Section 408(b)(2)(F) of FFDCA states that the Agency may use data on the actual percent of food treated for assessing chronic dietary risk only if:
Condition a: The data used are reliable and provide a valid basis to show what percentage of the food derived from such crop is likely to contain the pesticide residue.
Condition b: The exposure estimate does not underestimate exposure for any significant subpopulation group.
Condition c: Data are available on pesticide use and food consumption in a particular area, the exposure estimate does not understate exposure for the population in such area.
In addition, the Agency must provide for periodic evaluation of any estimates used. To provide for the periodic evaluation of the estimate of PCT as required by FFDCA section 408(b)(2)(F), EPA may require registrants to submit data on PCT.
The Agency used PCT information for tebuconazole on grapes, grape, raisin, nectarine, oats, peach, and peanuts. The PCT for each crop is as follows: Grapes: 25%; grape, raisin: 25%; nectarine 25%; oats 2.5%; peach: 20%; and peanuts 45%.
In most cases, EPA uses available data from United States Department of Agriculture/National Agricultural Statistics Service (USDA/NASS), proprietary market surveys, and the National Pesticide Use Database for the chemical/crop combination for the most recent 6 years. EPA uses an average PCT for chronic dietary risk analysis. The average PCT figure for each existing use is derived by combining available public and private market survey data for that use, averaging across all observations, and rounding to the nearest 5%, except for those situations in which the average PCT is less than one. In those cases, 1% is used as the average PCT and 2.5% is used as the maximum PCT. EPA uses a maximum PCT for acute dietary risk analysis. The maximum PCT figure is the highest observed maximum value reported within the recent 6 years of available public and private market survey data for the existing use and rounded up to the nearest multiple of 5%.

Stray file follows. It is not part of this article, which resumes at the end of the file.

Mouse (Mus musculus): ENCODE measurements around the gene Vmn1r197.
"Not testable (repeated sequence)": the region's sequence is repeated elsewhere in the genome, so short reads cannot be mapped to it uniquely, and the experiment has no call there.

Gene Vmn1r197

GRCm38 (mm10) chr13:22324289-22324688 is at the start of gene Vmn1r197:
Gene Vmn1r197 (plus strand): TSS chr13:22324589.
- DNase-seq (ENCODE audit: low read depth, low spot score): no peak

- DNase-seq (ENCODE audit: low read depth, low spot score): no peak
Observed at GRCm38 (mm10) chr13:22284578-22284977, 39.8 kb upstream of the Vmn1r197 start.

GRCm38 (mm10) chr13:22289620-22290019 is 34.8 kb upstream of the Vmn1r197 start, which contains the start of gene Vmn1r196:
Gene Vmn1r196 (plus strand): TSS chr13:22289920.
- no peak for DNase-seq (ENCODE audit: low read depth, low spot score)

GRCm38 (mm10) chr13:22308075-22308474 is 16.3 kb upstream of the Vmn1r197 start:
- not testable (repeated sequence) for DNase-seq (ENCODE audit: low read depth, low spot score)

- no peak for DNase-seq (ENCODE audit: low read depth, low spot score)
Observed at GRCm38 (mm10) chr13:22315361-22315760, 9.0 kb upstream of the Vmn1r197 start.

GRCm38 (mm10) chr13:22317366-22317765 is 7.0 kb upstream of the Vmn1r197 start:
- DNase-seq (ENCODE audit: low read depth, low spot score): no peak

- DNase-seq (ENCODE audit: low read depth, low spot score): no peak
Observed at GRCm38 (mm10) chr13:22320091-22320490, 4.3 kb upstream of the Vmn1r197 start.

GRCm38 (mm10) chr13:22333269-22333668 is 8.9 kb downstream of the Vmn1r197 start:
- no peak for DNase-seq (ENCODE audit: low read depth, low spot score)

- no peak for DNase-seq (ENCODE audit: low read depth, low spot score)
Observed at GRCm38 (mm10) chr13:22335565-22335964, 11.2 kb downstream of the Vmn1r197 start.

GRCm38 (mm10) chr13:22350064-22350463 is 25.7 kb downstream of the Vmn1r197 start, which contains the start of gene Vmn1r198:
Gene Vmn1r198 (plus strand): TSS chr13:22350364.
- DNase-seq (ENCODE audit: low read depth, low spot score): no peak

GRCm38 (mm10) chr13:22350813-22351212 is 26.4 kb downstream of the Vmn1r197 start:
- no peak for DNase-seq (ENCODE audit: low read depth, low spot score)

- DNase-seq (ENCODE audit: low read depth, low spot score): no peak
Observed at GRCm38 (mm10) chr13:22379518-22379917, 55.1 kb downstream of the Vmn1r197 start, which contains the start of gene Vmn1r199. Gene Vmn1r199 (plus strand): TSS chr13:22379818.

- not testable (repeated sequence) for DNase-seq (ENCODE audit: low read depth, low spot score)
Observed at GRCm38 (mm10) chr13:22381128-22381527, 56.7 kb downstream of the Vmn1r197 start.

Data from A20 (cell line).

The Agency used projected percent crop treated (PPCT) information for tebuconazole on cherries (pre-harvest) and cherries (post-harvest). The PCT for each crop is as follows: Cherries, pre-harvest: acute assessment 42%, chronic assessment 37%; Cherries, post-harvest: acute assessment 100%, chronic assessment 66%. EPA estimates PPCT for a new pesticide use by assuming that its actual PCT during the initial five years of use on a specific use site will not exceed the recent PCT of the market leader (i.e., the one with the greatest PCT) on that site. An average market leader PCT, based on three recent surveys of pesticide usage, if available, is used for chronic risk assessment, Start Printed Page 27752while the maximum PCT from the same three recent surveys, if available, is used for acute risk assessment. The average and maximum market leader PCTs may each be based on one or two surveys if three are not available. Comparisons are only made among pesticides of the same pesticide types (i.e., the leading fungicide on the use site is selected for comparison with the new fungicide). The market leader PCTs used to determine the average and the maximum may be each for the same pesticide or for different pesticides since the same or different pesticides may dominate for each year. Typically, EPA uses USDA/NASS as the source for raw PCT data because it is publicly available. When a specific use site is not surveyed by USDA/NASS, EPA uses other sources including proprietary data.
An estimated PPCT, based on the average PCT of the market leaders, is appropriate for use in chronic dietary risk assessment, and an estimated PPCT, based on the maximum PCT of the market leaders, is appropriate for use in acute dietary risk assessment. This method of estimating PPCTs for a new use of a registered pesticide or a new pesticide produces high-end estimates that are unlikely, in most cases, to be exceeded during the initial five years of actual use. Predominant factors that bear on whether the PPCTs could be exceeded may include PCTs of similar chemistries, pests controlled by alternatives, pest prevalence in the market and other factors. All relevant information currently available for predominant factors have been considered for tebuconazole on cherries, resulting in adjustments to the initial estimates for three crops to account for lack of confidence in projections based on less than three observations, old data and/or data based on expert opinion.